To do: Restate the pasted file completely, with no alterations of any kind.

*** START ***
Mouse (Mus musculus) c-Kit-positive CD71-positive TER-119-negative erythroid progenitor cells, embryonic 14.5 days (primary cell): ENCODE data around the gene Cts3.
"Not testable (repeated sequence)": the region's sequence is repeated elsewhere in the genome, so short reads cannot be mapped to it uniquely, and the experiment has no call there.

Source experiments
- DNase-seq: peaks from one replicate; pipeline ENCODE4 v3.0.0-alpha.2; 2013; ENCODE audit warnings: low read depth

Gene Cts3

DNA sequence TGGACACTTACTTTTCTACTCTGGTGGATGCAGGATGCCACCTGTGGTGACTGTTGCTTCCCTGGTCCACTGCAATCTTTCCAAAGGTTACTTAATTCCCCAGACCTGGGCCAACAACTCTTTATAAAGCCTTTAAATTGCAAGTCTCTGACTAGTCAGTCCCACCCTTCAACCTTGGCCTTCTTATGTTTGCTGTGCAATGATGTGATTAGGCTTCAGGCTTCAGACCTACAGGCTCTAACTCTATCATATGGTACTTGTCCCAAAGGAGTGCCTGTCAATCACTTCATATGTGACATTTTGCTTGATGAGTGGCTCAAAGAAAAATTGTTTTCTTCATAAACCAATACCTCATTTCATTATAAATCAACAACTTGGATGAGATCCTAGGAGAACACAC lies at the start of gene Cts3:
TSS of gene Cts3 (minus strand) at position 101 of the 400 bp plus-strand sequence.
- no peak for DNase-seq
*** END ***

Mouse (Mus musculus) c-Kit-positive CD71-positive TER-119-negative erythroid progenitor cells, embryonic 14.5 days (primary cell): ENCODE data around the gene Cts3.
"Not testable (repeated sequence)": the region's sequence is repeated elsewhere in the genome, so short reads cannot be mapped to it uniquely, and the experiment has no call there.

Source experiments
- DNase-seq: peaks from one replicate; pipeline ENCODE4 v3.0.0-alpha.2; 2013; ENCODE audit warnings: low read depth

Gene Cts3

DNA sequence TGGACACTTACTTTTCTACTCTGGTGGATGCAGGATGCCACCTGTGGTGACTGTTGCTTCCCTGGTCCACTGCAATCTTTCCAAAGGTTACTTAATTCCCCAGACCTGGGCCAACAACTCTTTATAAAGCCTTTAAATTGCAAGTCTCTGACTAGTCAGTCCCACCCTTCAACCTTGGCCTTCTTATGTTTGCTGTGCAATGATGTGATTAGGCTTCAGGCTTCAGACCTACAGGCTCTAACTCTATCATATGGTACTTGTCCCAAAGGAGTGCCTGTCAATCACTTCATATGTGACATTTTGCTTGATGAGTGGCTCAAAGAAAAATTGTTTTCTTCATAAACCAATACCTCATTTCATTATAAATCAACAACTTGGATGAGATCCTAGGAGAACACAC lies at the start of gene Cts3:
TSS of gene Cts3 (minus strand) at position 101 of the 400 bp plus-strand sequence.
- no peak for DNase-seq